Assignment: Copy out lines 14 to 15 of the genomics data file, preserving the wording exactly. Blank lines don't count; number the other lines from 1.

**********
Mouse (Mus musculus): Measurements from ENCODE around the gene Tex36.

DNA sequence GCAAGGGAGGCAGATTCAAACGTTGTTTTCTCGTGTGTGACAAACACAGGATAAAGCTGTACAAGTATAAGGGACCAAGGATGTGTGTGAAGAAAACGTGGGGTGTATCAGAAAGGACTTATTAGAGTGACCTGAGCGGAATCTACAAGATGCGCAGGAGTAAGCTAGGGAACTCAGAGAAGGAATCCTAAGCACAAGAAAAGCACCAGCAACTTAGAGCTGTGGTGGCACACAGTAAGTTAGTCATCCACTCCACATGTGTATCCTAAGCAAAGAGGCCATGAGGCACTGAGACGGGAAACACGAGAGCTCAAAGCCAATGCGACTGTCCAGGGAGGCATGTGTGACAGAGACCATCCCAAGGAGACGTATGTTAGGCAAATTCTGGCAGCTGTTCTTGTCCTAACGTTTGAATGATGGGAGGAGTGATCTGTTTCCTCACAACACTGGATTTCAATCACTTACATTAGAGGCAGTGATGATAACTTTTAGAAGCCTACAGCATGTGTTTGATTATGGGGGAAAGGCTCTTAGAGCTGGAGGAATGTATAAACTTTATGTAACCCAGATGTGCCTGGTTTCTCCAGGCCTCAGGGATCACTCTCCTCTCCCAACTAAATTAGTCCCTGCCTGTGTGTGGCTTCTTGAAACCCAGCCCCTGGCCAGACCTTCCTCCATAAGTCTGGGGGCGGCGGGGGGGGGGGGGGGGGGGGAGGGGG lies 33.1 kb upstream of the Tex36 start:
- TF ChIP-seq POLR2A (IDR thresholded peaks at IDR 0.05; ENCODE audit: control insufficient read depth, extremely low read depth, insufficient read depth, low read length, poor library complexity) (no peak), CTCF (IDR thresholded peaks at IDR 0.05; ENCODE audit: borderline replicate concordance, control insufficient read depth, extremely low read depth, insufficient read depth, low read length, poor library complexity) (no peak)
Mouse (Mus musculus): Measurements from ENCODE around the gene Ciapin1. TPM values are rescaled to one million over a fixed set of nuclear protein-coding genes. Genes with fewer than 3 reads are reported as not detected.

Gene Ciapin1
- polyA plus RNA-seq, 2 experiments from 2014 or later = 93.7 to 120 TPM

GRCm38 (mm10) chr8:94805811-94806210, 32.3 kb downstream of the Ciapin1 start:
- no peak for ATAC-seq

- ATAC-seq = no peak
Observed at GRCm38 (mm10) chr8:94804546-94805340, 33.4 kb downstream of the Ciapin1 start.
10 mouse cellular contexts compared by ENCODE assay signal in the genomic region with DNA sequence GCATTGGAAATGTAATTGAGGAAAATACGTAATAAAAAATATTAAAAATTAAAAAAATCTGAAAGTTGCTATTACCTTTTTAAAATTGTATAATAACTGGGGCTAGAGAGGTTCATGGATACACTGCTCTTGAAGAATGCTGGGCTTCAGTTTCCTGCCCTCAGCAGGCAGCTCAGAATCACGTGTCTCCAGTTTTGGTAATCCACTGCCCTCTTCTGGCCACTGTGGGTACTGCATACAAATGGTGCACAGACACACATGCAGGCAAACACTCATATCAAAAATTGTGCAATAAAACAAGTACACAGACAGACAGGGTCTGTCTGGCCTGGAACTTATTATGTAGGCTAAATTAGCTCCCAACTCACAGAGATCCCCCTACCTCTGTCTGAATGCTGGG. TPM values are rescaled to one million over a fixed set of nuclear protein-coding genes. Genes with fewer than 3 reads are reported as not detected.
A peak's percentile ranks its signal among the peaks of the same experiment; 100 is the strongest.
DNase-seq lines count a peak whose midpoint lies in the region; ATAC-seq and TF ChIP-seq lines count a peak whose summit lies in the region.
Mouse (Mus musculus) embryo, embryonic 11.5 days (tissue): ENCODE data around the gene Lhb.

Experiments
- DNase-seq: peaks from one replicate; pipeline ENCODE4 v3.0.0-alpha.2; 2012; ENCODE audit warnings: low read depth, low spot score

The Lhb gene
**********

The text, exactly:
Mouse (Mus musculus) embryo, embryonic 11.5 days (tissue): ENCODE data around the gene Lhb.

Experiments